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Clock-in rules may violate employee rights of teen workers

On Behalf of | Jul 24, 2018 | Employee Rights

Many teenagers in California are excited to take on summer jobs to earn extra money and be less dependent on their parents. Typical jobs are food servers, lifeguards and day care workers, among others, and teens are typically paid per hour. Although students are protected by the Fair Labor Standards Act (FLSA) and state wage and hour laws, they might not be aware of all their employee rights.

Unfortunately, although teen workers typically earn minimum wages, some employers take advantage of this by violating clock-in rules. An example of such abuse is a resort owner who hires additional lifeguards in anticipation of predicted hot weather bringing more people to the swimming pool. However, expectations are not met, and the employer orders the extra lifeguards not to clock in until more people arrive.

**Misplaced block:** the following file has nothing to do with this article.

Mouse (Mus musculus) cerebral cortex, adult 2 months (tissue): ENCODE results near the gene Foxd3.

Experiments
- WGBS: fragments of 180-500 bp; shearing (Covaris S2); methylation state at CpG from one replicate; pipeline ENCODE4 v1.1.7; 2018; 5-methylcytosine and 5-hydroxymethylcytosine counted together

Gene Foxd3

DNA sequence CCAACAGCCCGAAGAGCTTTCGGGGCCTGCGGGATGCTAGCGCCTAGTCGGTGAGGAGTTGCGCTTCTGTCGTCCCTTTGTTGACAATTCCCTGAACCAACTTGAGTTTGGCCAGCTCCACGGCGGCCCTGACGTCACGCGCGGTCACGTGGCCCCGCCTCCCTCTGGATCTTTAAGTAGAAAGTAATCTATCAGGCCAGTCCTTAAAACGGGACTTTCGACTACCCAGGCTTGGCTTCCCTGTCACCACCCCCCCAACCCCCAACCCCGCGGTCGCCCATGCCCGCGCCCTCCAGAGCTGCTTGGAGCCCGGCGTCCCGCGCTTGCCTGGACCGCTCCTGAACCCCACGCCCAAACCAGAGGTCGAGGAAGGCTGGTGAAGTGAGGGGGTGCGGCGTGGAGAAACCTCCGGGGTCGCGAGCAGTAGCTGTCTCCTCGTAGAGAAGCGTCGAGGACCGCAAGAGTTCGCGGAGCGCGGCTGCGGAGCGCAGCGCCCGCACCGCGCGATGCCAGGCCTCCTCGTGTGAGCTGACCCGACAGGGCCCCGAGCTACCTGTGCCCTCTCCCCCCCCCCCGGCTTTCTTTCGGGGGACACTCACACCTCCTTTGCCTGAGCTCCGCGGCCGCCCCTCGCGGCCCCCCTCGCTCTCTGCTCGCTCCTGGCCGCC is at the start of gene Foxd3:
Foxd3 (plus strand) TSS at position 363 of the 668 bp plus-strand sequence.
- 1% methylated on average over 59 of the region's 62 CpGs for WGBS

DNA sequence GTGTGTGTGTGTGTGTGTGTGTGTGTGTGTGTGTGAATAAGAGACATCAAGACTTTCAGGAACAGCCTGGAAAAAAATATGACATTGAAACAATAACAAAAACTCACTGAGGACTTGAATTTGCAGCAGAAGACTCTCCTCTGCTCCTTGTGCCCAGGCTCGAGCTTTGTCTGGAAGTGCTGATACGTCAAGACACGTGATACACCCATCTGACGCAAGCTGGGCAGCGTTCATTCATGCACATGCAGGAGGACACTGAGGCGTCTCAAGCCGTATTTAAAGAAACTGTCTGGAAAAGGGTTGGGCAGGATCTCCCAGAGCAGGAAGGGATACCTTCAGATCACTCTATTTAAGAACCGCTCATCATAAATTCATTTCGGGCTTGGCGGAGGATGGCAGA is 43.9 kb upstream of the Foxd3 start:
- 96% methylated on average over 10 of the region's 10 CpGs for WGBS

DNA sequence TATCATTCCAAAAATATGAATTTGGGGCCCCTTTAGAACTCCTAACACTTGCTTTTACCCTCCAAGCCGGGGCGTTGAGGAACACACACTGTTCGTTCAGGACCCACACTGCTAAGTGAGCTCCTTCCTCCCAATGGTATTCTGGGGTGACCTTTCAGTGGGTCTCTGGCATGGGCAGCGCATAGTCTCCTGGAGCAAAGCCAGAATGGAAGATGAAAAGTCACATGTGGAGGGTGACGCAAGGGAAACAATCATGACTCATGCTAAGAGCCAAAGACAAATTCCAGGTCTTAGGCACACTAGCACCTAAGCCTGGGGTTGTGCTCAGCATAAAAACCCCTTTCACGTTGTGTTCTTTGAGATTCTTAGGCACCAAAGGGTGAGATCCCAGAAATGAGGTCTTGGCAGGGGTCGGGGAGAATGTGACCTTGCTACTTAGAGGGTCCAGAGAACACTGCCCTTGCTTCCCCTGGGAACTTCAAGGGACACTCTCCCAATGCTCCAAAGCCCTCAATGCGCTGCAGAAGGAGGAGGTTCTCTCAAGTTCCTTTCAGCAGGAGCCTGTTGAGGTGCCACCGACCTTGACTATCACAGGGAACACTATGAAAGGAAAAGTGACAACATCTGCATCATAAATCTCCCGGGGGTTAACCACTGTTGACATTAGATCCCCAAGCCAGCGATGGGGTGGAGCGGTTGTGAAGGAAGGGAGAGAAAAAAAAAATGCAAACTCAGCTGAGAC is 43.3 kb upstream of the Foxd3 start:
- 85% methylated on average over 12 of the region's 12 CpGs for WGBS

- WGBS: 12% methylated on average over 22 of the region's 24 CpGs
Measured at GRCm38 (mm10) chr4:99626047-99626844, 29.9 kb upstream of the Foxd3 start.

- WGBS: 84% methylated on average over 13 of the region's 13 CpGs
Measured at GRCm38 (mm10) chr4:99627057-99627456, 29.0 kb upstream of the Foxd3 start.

These workers were expected to turn up for work and then ordered to sit around and wait until their services were required. Some were allowed to clock in as the day progressed, but one of them returned home that night without being allowed to clock in at all that day. This is against the law because these workers were present and ready to work a full day. However, they will only be paid for the clocked hours, and one of them will receive no remuneration for that day.

Even teen workers who are in temporary positions have access to legal resources to protect them against abusing employers. An employment law attorney who is experienced in protecting employee rights of California workers might be the best person to handle such cases. A lawyer can assess the circumstances and determine whether rights were violated, in which case lost wages might be recovered.


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